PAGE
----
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Indio Boy, 16, Dies in `Fight Club'

After taking part in three boxing matches, the teen succumbs to head injuries. Officials see no signs the bouts are gaining popularity.

October 03, 2006|Maeve Reston | Times Staff Writer

A 16-year-old boy who took part in a loosely organized "fight club" with friends collapsed and died Sunday after fighting in three boxing matches in a Palm Desert park, Riverside County sheriff's officials said.

Sheriff's detectives spent much of Monday at Palm Desert High School, where Jefferson Pitner was a junior, interviewing some of the 11 boys who took part in the boxing in Palm Desert Civic Center Park, authorities said.

When Jefferson collapsed about 4 p.m. Sunday, the other teenagers immediately called 911, according to Sgt. Earl Quinata, spokesman for the Sheriff's Department.

Jefferson, who lived in Indio, died of head injuries just before 11 p.m. at Desert Regional Medical Center in Palm Springs.

Quinata said the case was being investigated as a homicide but authorities hadn't made any arrests and had "no evidence of criminal intent."

The boys started the group several years ago and have met regularly, Quinata said, but he did not know where the boys fought or how often. Each fight lasted one to three rounds, and could continue for several minutes.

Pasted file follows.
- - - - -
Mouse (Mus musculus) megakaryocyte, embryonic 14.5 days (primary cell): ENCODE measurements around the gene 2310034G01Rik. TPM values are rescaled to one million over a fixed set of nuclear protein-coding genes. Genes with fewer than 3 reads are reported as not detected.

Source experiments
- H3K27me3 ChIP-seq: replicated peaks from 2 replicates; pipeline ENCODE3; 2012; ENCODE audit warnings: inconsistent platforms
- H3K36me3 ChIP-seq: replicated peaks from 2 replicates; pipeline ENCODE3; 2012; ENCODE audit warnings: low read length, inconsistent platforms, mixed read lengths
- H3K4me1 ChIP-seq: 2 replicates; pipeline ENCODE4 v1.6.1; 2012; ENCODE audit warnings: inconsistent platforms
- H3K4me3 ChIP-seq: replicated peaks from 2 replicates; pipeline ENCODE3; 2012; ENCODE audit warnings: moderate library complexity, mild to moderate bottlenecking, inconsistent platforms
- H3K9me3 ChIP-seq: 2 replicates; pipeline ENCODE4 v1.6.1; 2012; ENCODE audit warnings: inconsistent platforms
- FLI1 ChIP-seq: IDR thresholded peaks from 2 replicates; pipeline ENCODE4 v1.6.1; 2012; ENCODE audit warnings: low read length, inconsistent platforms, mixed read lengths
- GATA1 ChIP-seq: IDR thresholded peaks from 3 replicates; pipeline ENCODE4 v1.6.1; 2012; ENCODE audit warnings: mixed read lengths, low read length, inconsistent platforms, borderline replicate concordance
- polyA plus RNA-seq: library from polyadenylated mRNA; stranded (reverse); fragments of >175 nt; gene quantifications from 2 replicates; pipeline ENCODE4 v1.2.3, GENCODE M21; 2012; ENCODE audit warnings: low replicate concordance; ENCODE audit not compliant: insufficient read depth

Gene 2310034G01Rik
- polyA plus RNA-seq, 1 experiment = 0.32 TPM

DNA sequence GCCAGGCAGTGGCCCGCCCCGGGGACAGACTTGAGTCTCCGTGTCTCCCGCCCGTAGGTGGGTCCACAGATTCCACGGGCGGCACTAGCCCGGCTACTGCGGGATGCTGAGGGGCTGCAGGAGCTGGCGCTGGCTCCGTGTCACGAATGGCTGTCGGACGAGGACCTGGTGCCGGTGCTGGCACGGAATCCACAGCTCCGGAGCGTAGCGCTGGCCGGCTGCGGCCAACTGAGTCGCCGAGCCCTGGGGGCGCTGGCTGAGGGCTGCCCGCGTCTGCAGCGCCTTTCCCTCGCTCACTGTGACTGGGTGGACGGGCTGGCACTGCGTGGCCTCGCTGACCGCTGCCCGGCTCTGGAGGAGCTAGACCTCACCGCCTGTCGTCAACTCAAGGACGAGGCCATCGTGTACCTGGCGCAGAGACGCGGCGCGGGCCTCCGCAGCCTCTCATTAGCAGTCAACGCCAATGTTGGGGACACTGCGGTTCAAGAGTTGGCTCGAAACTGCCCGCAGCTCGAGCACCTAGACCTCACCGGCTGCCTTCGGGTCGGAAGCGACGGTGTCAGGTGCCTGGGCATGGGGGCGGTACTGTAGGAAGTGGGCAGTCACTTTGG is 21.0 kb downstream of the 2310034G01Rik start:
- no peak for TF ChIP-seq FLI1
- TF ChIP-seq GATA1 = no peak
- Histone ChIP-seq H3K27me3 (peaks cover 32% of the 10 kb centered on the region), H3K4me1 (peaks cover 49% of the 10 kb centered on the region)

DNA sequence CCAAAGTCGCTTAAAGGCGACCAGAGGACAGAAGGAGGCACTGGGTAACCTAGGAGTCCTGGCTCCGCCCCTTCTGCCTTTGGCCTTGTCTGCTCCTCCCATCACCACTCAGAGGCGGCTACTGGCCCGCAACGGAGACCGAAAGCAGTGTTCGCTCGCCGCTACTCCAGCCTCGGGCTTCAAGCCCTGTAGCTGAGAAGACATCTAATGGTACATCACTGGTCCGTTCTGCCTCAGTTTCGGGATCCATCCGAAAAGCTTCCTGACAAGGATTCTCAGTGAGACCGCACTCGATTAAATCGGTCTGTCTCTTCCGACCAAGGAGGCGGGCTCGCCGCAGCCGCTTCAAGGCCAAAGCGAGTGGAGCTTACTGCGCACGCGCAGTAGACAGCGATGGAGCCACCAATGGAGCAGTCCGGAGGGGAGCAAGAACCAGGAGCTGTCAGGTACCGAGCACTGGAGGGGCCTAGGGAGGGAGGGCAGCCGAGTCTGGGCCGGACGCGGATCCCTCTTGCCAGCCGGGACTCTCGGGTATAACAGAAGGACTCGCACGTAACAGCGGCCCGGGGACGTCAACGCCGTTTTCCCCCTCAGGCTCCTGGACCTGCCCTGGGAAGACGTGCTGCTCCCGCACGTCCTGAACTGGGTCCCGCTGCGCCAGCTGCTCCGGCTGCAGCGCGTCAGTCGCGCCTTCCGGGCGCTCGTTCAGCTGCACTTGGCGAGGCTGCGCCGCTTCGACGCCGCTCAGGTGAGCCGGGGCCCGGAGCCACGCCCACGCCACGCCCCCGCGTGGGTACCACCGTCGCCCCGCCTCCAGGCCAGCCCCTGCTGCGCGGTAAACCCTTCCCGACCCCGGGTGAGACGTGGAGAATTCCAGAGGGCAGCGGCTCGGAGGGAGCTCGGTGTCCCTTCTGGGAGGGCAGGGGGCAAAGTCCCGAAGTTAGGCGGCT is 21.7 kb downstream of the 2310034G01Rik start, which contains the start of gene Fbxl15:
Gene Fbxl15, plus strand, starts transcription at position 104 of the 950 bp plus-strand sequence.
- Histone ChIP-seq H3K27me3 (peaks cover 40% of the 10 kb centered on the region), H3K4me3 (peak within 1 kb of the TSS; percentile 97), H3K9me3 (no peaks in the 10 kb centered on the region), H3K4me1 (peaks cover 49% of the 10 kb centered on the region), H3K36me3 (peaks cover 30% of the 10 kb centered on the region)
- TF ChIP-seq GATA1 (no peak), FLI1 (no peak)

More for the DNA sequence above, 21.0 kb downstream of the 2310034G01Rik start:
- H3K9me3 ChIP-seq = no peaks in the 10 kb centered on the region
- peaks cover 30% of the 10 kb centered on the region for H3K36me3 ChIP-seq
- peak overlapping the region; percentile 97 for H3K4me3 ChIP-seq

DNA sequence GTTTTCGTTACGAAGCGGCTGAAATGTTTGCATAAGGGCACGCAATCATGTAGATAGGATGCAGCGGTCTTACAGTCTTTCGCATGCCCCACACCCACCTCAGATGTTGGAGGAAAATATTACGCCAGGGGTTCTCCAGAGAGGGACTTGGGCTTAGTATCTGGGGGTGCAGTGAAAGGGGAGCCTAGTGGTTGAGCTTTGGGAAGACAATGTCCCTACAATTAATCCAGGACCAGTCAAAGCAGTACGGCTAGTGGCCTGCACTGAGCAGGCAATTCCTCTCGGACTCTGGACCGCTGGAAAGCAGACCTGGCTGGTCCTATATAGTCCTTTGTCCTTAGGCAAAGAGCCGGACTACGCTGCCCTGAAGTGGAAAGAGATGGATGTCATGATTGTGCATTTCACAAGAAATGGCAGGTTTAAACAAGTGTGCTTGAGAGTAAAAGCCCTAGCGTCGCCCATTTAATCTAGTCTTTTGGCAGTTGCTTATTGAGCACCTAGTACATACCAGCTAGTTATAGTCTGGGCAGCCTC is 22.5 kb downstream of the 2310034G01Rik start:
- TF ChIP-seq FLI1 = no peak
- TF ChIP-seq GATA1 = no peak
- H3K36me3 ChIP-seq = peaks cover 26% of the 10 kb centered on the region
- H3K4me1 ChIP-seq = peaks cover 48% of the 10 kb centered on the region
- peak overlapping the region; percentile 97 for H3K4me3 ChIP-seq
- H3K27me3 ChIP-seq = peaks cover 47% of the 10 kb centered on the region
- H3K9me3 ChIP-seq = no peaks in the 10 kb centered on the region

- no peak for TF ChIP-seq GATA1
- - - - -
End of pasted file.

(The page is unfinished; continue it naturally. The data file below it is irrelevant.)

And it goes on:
He said there was no indication that underground fighting groups were becoming popular in Riverside County, and said Jefferson's club was not affiliated with any organization.

As students grappled with the death of their classmate, several school officials said they were puzzled by authorities' description of the club.

Jefferson's computer teacher, Ossil Macavinta, said he had talked to a number of students familiar with the group who said it was nothing like the underground violence depicted in the 1999 film "Fight Club" starring Brad Pitt and Edward Norton.

Macavinta said students told him the boys bought boxing gloves at a sporting goods store and got together to have fun.

"When you think of a fight club, the image that is portrayed is that these kids were angry and troublemakers, and that's not the impression that I got from other students," said Macavinta, who described Jefferson as smart and polite.

"I was surprised he was even boxing," Macavinta said. "This kid looked clean-cut."

Palm Desert Principal Pat Walsh described Jefferson as a strong student who consistently enrolled in honors classes and persuaded teachers this year to transfer him from a history class into an advanced placement class because he wanted the challenge.

Walsh announced Jefferson's death over the intercom Monday and offered grief counseling to students who were shaken by their classmate's death.

He said students and teachers were raising money for the funeral.

"The kids are sad," Walsh said. "We want everybody to keep Jeff and his mom in their thoughts and prayers."

Jefferson's family members were not available for comment.

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maeve.reston@latimes.com

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